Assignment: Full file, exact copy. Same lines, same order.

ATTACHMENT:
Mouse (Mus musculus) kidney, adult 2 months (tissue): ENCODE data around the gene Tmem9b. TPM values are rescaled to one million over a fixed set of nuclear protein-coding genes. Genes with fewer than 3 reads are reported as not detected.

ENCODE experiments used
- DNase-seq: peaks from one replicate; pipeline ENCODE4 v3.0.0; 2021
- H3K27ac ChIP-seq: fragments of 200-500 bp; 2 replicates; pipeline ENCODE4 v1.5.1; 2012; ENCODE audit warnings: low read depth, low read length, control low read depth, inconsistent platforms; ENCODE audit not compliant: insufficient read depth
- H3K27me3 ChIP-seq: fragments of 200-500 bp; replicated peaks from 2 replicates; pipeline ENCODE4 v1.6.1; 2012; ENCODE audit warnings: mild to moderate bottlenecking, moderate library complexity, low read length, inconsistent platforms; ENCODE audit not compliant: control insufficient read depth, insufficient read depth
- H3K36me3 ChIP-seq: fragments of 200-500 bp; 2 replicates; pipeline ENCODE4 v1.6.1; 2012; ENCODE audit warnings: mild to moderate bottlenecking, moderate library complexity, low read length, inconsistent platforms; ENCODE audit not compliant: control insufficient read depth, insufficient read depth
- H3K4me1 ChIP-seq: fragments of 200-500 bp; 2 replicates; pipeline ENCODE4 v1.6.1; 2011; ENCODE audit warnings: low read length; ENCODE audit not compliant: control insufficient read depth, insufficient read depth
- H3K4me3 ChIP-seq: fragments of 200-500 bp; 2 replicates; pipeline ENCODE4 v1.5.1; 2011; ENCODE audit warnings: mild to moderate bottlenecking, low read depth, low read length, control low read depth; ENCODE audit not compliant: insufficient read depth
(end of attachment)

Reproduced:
Mouse (Mus musculus) kidney, adult 2 months (tissue): ENCODE data around the gene Tmem9b. TPM values are rescaled to one million over a fixed set of nuclear protein-coding genes. Genes with fewer than 3 reads are reported as not detected.

ENCODE experiments used
- DNase-seq: peaks from one replicate; pipeline ENCODE4 v3.0.0; 2021
- H3K27ac ChIP-seq: fragments of 200-500 bp; 2 replicates; pipeline ENCODE4 v1.5.1; 2012; ENCODE audit warnings: low read depth, low read length, control low read depth, inconsistent platforms; ENCODE audit not compliant: insufficient read depth
- H3K27me3 ChIP-seq: fragments of 200-500 bp; replicated peaks from 2 replicates; pipeline ENCODE4 v1.6.1; 2012; ENCODE audit warnings: mild to moderate bottlenecking, moderate library complexity, low read length, inconsistent platforms; ENCODE audit not compliant: control insufficient read depth, insufficient read depth
- H3K36me3 ChIP-seq: fragments of 200-500 bp; 2 replicates; pipeline ENCODE4 v1.6.1; 2012; ENCODE audit warnings: mild to moderate bottlenecking, moderate library complexity, low read length, inconsistent platforms; ENCODE audit not compliant: control insufficient read depth, insufficient read depth
- H3K4me1 ChIP-seq: fragments of 200-500 bp; 2 replicates; pipeline ENCODE4 v1.6.1; 2011; ENCODE audit warnings: low read length; ENCODE audit not compliant: control insufficient read depth, insufficient read depth
- H3K4me3 ChIP-seq: fragments of 200-500 bp; 2 replicates; pipeline ENCODE4 v1.5.1; 2011; ENCODE audit warnings: mild to moderate bottlenecking, low read depth, low read length, control low read depth; ENCODE audit not compliant: insufficient read depth